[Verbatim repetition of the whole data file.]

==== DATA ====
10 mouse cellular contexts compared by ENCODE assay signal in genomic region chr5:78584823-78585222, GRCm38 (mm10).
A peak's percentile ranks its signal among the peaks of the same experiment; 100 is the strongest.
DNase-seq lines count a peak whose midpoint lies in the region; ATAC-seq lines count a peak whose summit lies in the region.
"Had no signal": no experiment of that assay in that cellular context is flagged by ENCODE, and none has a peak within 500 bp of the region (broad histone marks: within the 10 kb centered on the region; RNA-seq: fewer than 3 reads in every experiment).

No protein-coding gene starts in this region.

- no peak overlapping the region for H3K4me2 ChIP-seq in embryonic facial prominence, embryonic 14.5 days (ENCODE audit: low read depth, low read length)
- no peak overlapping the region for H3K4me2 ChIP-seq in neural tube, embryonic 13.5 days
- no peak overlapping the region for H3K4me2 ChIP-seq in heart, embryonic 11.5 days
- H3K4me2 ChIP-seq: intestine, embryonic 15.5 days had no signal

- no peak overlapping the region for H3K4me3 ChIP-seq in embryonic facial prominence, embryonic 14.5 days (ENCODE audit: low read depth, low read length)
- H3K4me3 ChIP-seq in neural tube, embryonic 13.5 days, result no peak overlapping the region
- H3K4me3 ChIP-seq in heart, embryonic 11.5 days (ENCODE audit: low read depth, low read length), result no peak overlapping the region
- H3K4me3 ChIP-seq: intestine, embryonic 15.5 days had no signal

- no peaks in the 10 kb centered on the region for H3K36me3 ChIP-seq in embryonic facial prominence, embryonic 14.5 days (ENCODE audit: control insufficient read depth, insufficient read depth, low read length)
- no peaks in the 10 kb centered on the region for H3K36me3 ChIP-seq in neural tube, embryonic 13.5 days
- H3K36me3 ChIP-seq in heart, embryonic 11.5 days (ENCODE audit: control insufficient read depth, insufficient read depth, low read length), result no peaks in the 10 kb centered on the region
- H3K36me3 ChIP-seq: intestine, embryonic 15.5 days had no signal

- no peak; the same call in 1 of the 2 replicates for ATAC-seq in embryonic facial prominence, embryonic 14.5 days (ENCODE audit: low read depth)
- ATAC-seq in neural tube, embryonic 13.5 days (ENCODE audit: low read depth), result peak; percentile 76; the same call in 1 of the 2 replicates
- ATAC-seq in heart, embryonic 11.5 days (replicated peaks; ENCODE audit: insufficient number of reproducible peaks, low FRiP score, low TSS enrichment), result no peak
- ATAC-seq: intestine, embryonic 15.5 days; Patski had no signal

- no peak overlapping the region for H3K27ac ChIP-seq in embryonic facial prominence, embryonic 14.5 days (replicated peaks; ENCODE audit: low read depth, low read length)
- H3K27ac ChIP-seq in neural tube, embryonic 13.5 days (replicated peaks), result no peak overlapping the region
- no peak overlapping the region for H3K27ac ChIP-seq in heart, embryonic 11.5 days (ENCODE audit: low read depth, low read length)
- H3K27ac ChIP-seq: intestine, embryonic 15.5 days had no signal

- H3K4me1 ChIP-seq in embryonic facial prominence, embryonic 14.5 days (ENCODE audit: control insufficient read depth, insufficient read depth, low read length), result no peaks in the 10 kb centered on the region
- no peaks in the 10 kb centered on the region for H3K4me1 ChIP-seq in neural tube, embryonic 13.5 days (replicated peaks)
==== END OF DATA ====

10 mouse cellular contexts compared by ENCODE assay signal in genomic region chr5:78584823-78585222, GRCm38 (mm10).
A peak's percentile ranks its signal among the peaks of the same experiment; 100 is the strongest.
DNase-seq lines count a peak whose midpoint lies in the region; ATAC-seq lines count a peak whose summit lies in the region.
"Had no signal": no experiment of that assay in that cellular context is flagged by ENCODE, and none has a peak within 500 bp of the region (broad histone marks: within the 10 kb centered on the region; RNA-seq: fewer than 3 reads in every experiment).

No protein-coding gene starts in this region.

- no peak overlapping the region for H3K4me2 ChIP-seq in embryonic facial prominence, embryonic 14.5 days (ENCODE audit: low read depth, low read length)
- no peak overlapping the region for H3K4me2 ChIP-seq in neural tube, embryonic 13.5 days
- no peak overlapping the region for H3K4me2 ChIP-seq in heart, embryonic 11.5 days
- H3K4me2 ChIP-seq: intestine, embryonic 15.5 days had no signal

- no peak overlapping the region for H3K4me3 ChIP-seq in embryonic facial prominence, embryonic 14.5 days (ENCODE audit: low read depth, low read length)
- H3K4me3 ChIP-seq in neural tube, embryonic 13.5 days, result no peak overlapping the region
- H3K4me3 ChIP-seq in heart, embryonic 11.5 days (ENCODE audit: low read depth, low read length), result no peak overlapping the region
- H3K4me3 ChIP-seq: intestine, embryonic 15.5 days had no signal

- no peaks in the 10 kb centered on the region for H3K36me3 ChIP-seq in embryonic facial prominence, embryonic 14.5 days (ENCODE audit: control insufficient read depth, insufficient read depth, low read length)
- no peaks in the 10 kb centered on the region for H3K36me3 ChIP-seq in neural tube, embryonic 13.5 days
- H3K36me3 ChIP-seq in heart, embryonic 11.5 days (ENCODE audit: control insufficient read depth, insufficient read depth, low read length), result no peaks in the 10 kb centered on the region
- H3K36me3 ChIP-seq: intestine, embryonic 15.5 days had no signal

- no peak; the same call in 1 of the 2 replicates for ATAC-seq in embryonic facial prominence, embryonic 14.5 days (ENCODE audit: low read depth)
- ATAC-seq in neural tube, embryonic 13.5 days (ENCODE audit: low read depth), result peak; percentile 76; the same call in 1 of the 2 replicates
- ATAC-seq in heart, embryonic 11.5 days (replicated peaks; ENCODE audit: insufficient number of reproducible peaks, low FRiP score, low TSS enrichment), result no peak
- ATAC-seq: intestine, embryonic 15.5 days; Patski had no signal

- no peak overlapping the region for H3K27ac ChIP-seq in embryonic facial prominence, embryonic 14.5 days (replicated peaks; ENCODE audit: low read depth, low read length)
- H3K27ac ChIP-seq in neural tube, embryonic 13.5 days (replicated peaks), result no peak overlapping the region
- no peak overlapping the region for H3K27ac ChIP-seq in heart, embryonic 11.5 days (ENCODE audit: low read depth, low read length)
- H3K27ac ChIP-seq: intestine, embryonic 15.5 days had no signal

- H3K4me1 ChIP-seq in embryonic facial prominence, embryonic 14.5 days (ENCODE audit: control insufficient read depth, insufficient read depth, low read length), result no peaks in the 10 kb centered on the region
- no peaks in the 10 kb centered on the region for H3K4me1 ChIP-seq in neural tube, embryonic 13.5 days (replicated peaks)